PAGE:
Cirrus has announced the latest iteration of its high-performance piston-single line, the 2022 G6 SR Series. The newest Cirrus models feature refined aerodynamics that cut drag and improve efficiency and range, convenience features for passenger safety and comfort, and practical and aesthetic enhancements to paint and interior appointments.
The speed refinements include redesigned wheel pants with tighter tolerances and smoothed fuselage panel seams, both designed to reduce drag and improve speed and efficiency, adding as much as 9 knots to cruise speeds.
The luggage door now has a remote unlock feature and keyless entry. The door opens beyond 90 degrees and stays open for loading. Trademark Spectra illuminated steps make entry and exit safer and more secure at night. The new models have a distinctive Cirrus “puddle light” logo projected onto the ramp.
Alex Alequin, Cirrus director of design, said on Tuesday (Jan. 11), “Today, we are excited to release the luxuriously bold collection of exterior colors and premium leather interior options in order to create an aircraft that truly echoes your style.” The innovations include eight new paint colors, designed by the Cirrus Xi Design team in partnership with Sherwin Williams’s Aerospace division, featuring “a new paint formulation process unlocking incredible potential and enhancing color definition and flexibility,” according to Cirrus.
On the inside, Cirrus has added updated USB-A and USB-C ports for keeping passengers’ phones, tablets, laptops and other personal devices charged in-flight. On the interior aesthetic front, buyers can choose all-leather premium interiors, or incorporate Cirrus-trademarked black Alcantara inserts from the latest Cirrus design options.
The updated Cirrus IQ status screen includes aircraft model designation and an upgraded navigation bar displaying aircraft status, inspection intervals and a calendar indicating warranty-expiration status.
Addressing the latest product upgrades, Zean Nielsen, CEO of Cirrus Aircraft, said, “The new G6 SR Series is a testament to our devotion to constantly enhance both comfort and safety features across our product lines.”
The most important part was left out … how much? Then again … if you have to ask … you can’t afford one.
Yeah, that and what timeframe are these being delivered etc. How many on order. Just curious
Last I asked, which was in 2019, the lead time was 9 months. You could get if faster if you were willing to lease it back for three months as a demonstrator.
I don’t know about an SR22, but a friend ordered a new SR20 over six months ago, and it is tentatively scheduled for delivery in mid March. Looks like the 9 month figure is still accurate.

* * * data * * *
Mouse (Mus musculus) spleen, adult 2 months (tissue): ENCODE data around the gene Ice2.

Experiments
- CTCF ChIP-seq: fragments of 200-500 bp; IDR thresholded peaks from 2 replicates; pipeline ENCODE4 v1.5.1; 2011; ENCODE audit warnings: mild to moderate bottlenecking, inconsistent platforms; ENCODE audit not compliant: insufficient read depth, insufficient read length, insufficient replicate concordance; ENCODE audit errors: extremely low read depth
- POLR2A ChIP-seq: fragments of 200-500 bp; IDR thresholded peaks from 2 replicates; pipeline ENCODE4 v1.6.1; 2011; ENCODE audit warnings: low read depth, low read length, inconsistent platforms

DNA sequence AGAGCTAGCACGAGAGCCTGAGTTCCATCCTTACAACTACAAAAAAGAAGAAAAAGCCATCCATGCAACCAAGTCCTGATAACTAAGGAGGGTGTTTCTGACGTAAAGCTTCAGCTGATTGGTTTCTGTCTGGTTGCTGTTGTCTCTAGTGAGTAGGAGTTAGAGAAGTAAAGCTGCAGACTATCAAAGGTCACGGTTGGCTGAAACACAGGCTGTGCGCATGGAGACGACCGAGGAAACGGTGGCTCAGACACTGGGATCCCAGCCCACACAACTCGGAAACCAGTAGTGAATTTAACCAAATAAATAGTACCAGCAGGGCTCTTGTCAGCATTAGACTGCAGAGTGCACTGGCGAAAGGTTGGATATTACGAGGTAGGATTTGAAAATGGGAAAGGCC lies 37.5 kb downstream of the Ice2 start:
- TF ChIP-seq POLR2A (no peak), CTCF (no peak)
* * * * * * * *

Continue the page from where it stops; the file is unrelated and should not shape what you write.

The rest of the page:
Based on history alone, I don’t know, or, care how much. It’s already to much.
Have they broken the $1M line yet?
Yes. SR-22T G6 GTS base price is $1,007,900.00 USD.
Plus you can easily add $100,000 in options, like $30k for air conditioning and $74k for a fancy custom paint and interior.
I wonder if they will take my Cessna 150 on a trade? 😀
I’m sure they would knock at least $500 off the price. 😉
Because if there’s one thing I look for in a paint, it’s the ability to unlock incredible potentials. These marketing yahoos never cease to amaze.
They all look the same when the hangar door closes.
A “Puddle Light” logo projected on the ground? Wow, now that they have that feature I guess I might as well put down my deposit. Who dreams up this stuff?
Marketing guys, of course! Pity the poor engineer who was given this task to implement: “Hey Joe, we’re putting you on the Puddle Light project”. Joe’s probably thinking – I got a degree in aerospace engineering for this? Who did I piss off?
IIRC Cirrus first plane was designed with fit and finish in the interior to emulate a BMW 5 Series.
I thought it was a good idea at the time.
For what a person spends on an airplane one would expect it to be at least as nice as a decent car of the same era.
With that said, these are excellent planes and very capable, and God bless those that could afford it, but for a million dollars I’ll stick with my Maule and buy that home on the Central California Coast we have been looking at.
And … just think … my 1975 C172 Skyhawk II with full IFR cost ~$22K when it was new. A NEW one now costs more than 20 times that. And these companies wonder why airports all over the place aren’t brimming with new airplanes waiting for customers and ferry pilots … like in the mid-70’s.
According to inflation calculator, your $22,000 would now be $114,008. Fancy G1000 and leather seats accounts for some of the increase over that, but mostly I think we can thank the tort bar.
Curious if the engine on this plane can run on unleaded avgas, the few examples available now. If not the EPA may kill any sales if they succeed in banning 100LL.